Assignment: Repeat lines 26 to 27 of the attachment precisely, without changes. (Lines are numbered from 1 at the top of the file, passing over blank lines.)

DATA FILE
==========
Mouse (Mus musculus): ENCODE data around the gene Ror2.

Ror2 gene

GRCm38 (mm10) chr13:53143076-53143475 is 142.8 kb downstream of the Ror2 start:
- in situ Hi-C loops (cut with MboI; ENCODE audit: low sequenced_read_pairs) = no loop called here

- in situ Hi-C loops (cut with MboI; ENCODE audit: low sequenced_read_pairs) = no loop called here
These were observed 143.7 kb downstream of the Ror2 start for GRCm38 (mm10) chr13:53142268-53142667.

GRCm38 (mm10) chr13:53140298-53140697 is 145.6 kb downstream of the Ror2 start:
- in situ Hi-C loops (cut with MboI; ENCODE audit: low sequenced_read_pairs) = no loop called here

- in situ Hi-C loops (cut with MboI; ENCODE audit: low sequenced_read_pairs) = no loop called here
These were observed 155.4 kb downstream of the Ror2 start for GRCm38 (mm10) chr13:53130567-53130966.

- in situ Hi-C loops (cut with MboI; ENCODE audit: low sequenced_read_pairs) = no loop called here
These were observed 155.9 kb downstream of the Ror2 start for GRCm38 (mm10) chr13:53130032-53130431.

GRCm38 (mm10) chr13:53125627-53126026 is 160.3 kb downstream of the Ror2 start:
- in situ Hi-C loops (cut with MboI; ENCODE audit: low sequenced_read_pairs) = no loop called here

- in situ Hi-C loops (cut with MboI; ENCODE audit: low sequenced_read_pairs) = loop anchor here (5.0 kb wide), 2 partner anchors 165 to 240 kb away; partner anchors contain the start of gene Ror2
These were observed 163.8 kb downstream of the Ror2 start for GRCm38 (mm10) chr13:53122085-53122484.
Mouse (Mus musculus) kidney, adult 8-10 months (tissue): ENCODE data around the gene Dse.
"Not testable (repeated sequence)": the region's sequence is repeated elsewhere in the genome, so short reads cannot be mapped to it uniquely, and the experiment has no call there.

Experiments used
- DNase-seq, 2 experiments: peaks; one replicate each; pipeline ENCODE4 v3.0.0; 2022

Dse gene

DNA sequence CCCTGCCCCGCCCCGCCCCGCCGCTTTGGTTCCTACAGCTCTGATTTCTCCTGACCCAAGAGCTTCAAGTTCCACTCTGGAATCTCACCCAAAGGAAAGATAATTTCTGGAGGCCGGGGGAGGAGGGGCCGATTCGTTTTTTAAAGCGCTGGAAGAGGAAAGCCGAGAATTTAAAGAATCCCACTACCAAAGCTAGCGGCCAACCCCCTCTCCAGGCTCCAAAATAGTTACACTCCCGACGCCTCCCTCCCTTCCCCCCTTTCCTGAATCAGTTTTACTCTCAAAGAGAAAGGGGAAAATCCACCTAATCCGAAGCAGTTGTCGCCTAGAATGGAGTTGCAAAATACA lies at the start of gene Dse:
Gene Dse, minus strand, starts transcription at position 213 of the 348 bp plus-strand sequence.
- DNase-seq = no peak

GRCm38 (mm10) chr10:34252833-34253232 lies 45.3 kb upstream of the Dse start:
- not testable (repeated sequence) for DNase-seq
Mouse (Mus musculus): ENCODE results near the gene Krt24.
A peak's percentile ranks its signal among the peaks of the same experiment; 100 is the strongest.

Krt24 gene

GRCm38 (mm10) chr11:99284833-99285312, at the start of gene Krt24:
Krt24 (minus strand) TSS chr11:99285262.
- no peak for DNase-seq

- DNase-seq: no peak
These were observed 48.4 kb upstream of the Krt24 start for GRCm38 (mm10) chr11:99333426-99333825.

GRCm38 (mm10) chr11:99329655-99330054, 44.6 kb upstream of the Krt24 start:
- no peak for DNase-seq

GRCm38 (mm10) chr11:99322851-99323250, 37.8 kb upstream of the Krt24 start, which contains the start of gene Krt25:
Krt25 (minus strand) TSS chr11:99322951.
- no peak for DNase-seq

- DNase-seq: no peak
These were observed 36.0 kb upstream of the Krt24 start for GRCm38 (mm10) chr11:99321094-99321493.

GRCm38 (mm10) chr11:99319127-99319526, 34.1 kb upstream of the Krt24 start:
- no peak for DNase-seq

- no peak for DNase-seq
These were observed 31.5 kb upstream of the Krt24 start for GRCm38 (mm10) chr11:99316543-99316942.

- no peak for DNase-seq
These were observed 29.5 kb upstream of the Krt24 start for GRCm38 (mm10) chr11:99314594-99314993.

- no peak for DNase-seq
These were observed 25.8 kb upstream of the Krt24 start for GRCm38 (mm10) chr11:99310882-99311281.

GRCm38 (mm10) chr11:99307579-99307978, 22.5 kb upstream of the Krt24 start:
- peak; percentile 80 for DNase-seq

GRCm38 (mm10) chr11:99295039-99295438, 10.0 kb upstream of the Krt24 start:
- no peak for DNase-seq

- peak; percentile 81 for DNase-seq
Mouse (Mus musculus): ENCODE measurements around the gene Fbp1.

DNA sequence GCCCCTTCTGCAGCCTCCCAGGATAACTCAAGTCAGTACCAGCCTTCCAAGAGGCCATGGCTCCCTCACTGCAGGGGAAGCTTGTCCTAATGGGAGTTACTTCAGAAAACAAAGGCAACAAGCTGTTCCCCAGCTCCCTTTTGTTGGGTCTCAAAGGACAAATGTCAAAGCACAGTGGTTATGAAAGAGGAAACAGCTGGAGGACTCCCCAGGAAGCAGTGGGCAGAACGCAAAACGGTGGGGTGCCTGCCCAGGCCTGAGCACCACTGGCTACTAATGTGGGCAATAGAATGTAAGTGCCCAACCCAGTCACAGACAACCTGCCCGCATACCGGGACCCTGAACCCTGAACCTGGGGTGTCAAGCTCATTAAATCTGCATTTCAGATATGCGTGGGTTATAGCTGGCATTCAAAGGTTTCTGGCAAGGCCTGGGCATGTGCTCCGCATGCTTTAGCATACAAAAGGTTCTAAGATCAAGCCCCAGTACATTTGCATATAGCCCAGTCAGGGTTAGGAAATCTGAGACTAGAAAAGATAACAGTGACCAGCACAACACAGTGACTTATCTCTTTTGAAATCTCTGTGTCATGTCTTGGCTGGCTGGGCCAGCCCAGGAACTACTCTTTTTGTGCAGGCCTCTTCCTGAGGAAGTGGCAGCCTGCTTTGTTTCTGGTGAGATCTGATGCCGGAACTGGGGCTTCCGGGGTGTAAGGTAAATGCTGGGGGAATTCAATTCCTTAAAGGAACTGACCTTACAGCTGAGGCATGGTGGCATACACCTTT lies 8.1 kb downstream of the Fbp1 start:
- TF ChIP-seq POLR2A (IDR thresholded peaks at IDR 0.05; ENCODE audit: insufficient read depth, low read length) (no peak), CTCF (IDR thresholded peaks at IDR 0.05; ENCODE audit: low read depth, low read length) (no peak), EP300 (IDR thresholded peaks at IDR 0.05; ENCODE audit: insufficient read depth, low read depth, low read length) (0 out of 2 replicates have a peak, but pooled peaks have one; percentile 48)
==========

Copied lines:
- not testable (repeated sequence) for DNase-seq
Mouse (Mus musculus): ENCODE results near the gene Krt24.